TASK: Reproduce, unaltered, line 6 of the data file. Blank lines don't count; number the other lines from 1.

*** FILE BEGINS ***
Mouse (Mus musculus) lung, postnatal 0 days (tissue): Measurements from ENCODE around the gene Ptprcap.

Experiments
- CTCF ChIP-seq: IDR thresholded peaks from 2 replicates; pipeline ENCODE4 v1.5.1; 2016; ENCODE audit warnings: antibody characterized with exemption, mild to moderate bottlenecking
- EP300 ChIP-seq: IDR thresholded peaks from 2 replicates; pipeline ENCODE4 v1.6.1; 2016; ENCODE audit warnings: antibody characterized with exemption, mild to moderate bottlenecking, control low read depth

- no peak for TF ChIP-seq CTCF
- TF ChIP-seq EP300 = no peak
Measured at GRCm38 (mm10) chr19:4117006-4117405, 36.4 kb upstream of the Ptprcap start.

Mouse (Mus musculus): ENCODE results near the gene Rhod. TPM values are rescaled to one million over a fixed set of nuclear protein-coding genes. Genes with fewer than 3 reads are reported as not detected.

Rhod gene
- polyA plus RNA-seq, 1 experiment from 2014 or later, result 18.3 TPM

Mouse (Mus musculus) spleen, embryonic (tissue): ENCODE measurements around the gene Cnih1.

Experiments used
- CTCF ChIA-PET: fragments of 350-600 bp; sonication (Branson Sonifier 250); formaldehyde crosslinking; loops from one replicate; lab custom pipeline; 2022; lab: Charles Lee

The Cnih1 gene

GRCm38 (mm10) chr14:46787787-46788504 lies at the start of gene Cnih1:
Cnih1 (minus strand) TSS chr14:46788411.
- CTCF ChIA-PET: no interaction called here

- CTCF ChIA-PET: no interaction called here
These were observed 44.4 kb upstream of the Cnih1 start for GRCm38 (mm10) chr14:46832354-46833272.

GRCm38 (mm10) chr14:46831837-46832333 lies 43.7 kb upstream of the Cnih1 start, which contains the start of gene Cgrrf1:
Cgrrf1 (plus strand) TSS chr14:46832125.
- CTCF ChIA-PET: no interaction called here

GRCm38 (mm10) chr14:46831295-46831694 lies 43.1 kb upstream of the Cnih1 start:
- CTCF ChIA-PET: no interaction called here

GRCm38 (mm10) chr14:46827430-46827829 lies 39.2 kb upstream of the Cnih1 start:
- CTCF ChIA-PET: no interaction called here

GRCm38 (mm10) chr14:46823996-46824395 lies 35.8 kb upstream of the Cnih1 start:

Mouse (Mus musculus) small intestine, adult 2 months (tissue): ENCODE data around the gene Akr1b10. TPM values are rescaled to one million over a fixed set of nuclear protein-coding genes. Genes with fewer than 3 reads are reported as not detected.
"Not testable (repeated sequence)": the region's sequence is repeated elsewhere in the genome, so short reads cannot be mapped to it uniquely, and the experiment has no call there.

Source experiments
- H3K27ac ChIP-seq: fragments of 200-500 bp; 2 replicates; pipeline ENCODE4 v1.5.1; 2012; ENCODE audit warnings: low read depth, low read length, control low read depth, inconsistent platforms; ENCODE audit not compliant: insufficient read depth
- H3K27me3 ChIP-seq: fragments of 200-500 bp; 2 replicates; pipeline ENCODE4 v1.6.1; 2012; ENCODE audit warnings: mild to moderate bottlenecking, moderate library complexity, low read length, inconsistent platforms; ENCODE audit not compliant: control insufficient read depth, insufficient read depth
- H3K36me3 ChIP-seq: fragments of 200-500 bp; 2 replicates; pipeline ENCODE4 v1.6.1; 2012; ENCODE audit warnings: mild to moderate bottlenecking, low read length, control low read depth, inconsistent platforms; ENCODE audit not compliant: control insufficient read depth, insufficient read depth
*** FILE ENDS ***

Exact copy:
- TF ChIP-seq EP300 = no peak